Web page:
the power to influence

Review :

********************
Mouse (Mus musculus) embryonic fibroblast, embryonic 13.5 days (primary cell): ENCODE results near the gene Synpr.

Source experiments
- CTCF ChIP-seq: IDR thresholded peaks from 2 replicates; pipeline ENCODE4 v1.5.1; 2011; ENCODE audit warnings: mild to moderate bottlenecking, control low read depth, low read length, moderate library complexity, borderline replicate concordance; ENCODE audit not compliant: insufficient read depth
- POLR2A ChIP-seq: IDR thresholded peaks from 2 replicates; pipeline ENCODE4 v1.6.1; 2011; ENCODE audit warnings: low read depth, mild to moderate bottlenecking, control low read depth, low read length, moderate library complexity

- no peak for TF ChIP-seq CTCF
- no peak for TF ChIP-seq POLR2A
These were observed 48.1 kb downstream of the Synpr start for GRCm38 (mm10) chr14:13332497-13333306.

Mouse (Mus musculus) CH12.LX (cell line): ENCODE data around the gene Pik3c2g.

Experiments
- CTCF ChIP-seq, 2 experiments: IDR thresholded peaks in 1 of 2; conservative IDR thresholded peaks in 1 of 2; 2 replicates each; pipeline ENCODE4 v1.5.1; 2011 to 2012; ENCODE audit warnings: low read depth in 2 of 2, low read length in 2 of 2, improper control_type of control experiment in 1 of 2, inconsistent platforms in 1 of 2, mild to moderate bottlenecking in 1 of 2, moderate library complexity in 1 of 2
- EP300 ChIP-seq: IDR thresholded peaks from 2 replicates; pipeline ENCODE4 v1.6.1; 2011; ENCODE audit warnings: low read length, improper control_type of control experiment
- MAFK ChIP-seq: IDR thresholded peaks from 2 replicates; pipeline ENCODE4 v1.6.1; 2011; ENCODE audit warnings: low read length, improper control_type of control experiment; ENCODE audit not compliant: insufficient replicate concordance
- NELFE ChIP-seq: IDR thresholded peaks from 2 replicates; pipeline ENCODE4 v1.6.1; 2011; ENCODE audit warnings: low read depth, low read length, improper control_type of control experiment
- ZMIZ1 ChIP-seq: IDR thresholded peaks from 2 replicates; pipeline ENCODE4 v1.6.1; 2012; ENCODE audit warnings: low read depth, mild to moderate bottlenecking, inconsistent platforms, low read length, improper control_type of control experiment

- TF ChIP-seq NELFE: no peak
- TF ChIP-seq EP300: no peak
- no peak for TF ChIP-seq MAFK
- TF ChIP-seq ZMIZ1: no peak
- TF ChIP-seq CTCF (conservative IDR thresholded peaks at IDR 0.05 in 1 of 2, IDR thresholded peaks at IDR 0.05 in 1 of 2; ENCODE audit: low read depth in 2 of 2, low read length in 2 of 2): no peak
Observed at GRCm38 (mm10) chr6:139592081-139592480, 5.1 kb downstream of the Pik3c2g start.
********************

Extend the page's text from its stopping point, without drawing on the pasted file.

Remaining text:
If you enjoyed Malcolm Gladwell's The Tipping Point but found yourself wishing it were more applicable to your work, I bet you'll enjoy Influencer as much as I did. Now Patterson, et al., don't tell a story the way Gladwell does, so this book isn't as much fun as one of Gladwell's. But it more than makes up for it in applicability and usefulness ... and the book is filled with enough good anecdotes and humor to make it an enjoyable listen. I hated chapter 1, which was a hard sell of the book's worth for the business audience. But from chapter 2 on, I was enthralled. The authors draw heavily from scientific research to support the general principles they argue for, and they use astounding, real world case studies to illustrate those principles in action. The authors make a strong case that changing supposedly intractable human behavior is actually not impossible; however, it requires a lot of work and careful, diligent, simultaneous application of multiple strategies that are well supported by research. It's daunting, yet encouraging. It makes it clear why most of our own attempts at influence fail, and it lays out what it will take for them to succeed.


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